Indian Apple Poisoning Average Cost

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Average Cost

$300

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What is Indian Apple Poisoning?

The Indian apple plant contains a glycoside toxin known as podophyllotoxin. This toxin is quickly and easily absorbed through the body’s tissues, therefore, can cause immediate clinical signs of toxicity in pets. Cats, like dogs and horses, are often poisoned by the Indian apple after chewing or eating any part of this leafy plant. The Indian apple plant commonly causes symptoms of dermal irritation upon contact and gastrointestinal upset upon ingestion. 

The Indian apple plant is a member if the Berberidaceae family and is known throughout the world by its scientific name, Podophyllum peltatum. The Indian Apple plant has also been commonly called the American mandrake, the raccoonberry, duck’s foot, hog apple, wild lemon, the umbrella leaf, Indian apple root and the mayapple. The Indian apple plant grows in large patches, covering the entire ground area. The plant itself can be identified by its tall stems and broad, green leaves that mimic the appearance of an umbrella.

Symptoms of Indian Apple Poisoning in Cats

The Indian apple plant can cause both gastrointestinal and dermal irritation to a feline upon ingestion, or direct contact with the plant. Gastrointestinal upset may result in drooling, diarrhea, vomiting and lethargy. Dermal irritation caused by the Indian apple plant may result in skin ulcers and redness of the skin. The feline may develop dermal irritations on the mouth, face, ears and hairless portions of the body, as these areas of the skin are not protected by the cat’s fur.

Causes of Indian Apple Poisoning in Cats

Indian apple poisoning in cats is caused by ingesting or coming into contact with any portion of the leafy plant. The Indian apple plant contains a glycoside toxin known as podophyllotoxin, which is easily absorbed through the body’s tissues.

Diagnosis of Indian Apple Poisoning in Cats

Diagnosing Indian apple poisoning in cats is difficult as there is no specific test available for identifying this type of toxicity. Your veterinarian’s diagnosis will be based on ruling out other possible causes of your feline’s current condition that could cause similar symptoms that mimic an Indian Apple poisoning. The diagnostic process will begin with a physical examination, review of the feline’s medical history and a consultation with the pet owner. It will be important for you to inform the veterinarian about your feline’s recent actions and exposure to the Indian apple, as this information will aid in ruling out other possible causes. The clinical signs that Indian Apple poisoning causes in cat, such as gastrointestinal upset, are similar to other feline health conditions. The veterinarian will want to conduct a series of diagnostic tests to ensure your cat is truly suffering from an Indian apple toxicity and not a more severe underlying condition. Diagnostic tests the veterinarian will likely request to be performed on the feline include:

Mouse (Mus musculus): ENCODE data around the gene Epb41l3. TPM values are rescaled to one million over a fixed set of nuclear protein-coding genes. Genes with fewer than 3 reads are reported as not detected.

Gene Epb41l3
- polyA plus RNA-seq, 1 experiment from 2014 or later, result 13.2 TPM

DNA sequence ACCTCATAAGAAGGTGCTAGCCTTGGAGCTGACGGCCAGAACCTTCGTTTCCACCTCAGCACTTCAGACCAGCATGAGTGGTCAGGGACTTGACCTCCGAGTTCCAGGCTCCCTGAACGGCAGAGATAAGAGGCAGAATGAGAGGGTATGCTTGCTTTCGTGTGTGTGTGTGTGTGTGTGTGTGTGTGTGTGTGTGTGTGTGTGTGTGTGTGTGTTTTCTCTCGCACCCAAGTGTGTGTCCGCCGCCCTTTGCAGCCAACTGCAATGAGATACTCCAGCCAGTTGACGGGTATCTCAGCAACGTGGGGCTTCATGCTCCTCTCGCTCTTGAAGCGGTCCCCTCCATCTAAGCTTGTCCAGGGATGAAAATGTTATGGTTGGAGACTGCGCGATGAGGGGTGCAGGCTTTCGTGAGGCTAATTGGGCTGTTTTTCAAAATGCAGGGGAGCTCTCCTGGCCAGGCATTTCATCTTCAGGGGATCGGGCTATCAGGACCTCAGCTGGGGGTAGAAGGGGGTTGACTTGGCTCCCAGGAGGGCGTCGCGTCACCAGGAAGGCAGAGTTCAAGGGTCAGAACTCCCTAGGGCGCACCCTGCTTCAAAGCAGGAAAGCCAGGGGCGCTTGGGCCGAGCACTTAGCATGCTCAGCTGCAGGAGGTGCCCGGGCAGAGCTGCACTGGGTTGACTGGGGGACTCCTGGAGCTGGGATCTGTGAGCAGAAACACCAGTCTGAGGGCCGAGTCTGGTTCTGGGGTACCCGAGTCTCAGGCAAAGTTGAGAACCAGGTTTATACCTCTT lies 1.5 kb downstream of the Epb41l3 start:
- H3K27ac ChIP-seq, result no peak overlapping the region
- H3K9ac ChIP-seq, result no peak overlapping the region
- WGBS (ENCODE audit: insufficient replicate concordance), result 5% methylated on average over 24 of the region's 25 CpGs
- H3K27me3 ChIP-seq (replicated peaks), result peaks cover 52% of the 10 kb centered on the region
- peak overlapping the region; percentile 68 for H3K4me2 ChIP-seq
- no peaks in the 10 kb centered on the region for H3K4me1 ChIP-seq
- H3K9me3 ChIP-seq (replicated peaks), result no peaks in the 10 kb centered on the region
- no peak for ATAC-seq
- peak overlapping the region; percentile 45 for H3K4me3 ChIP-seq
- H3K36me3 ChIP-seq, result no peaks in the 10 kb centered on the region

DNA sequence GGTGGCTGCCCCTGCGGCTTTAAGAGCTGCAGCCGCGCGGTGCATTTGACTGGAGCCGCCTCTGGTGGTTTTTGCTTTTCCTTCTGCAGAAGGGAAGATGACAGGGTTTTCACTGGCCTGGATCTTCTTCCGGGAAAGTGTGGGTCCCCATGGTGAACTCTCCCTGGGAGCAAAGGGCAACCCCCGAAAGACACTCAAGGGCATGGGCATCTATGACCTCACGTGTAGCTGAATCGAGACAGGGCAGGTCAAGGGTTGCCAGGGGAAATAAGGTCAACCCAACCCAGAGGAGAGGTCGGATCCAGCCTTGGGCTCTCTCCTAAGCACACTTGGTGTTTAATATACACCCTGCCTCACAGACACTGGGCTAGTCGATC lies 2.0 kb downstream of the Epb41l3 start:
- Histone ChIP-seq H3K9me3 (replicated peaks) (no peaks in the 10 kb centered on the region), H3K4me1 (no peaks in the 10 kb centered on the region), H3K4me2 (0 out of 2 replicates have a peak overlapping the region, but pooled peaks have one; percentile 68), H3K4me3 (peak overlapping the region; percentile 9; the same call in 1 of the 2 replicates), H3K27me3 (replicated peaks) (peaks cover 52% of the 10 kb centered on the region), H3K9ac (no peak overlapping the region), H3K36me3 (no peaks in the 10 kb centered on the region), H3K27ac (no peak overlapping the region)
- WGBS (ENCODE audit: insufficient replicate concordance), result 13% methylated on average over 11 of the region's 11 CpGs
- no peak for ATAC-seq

• CBC (complete blood cell count)
  • Biochemical profile (blood work) 
  • Blood smear test 
  • Urinalysis (examination of urine) 
  • Fecal analysis 
  • Skin tests 

Treatment of Indian Apple Poisoning in Cats

Indian apple poisoning in cats is treated by removing the plant from the feline to prevent further ingestion and eliminating the toxins from the cat’s body. An emetic drug will likely be administered to encourage the feline to vomit and remove undigested plant vegetation from the cat’s upper digestive system. A gastric lavage may be necessary to manually remove the plant material from the stomach that has not yet been broken down and passed through the digestive tract. Activated charcoal may be administered to bind with the toxic agent in the digestive tract and prevent the body from further absorption of the plant chemicals. As the toxic components of the Indian apple are easily absorbed through the tissues, skin irritation and ulcers are common. A skin cream or oral anti-inflammatory drug may be necessary to counteract the toxic effects to the skin. The feline’s treatment may end with intravenous fluids to restore his or her hydration, as vomiting and diarrhea will cause the cat’s fluid levels to drop. 

Recovery of Indian Apple Poisoning in Cats

Without further exposure to the Indian apple, your feline should be able to make a full recovery in a few short hours. Your veterinarian will likely ask you to encourage the feline to consume a larger amount of water than usual to further eliminate the toxin from the body for the day of toxin intake, but activities should return to normal in a few hours. Always consult the veterinarian when your feline consumed an Indian apple plant, as larger consumptions could result in a more serious end result.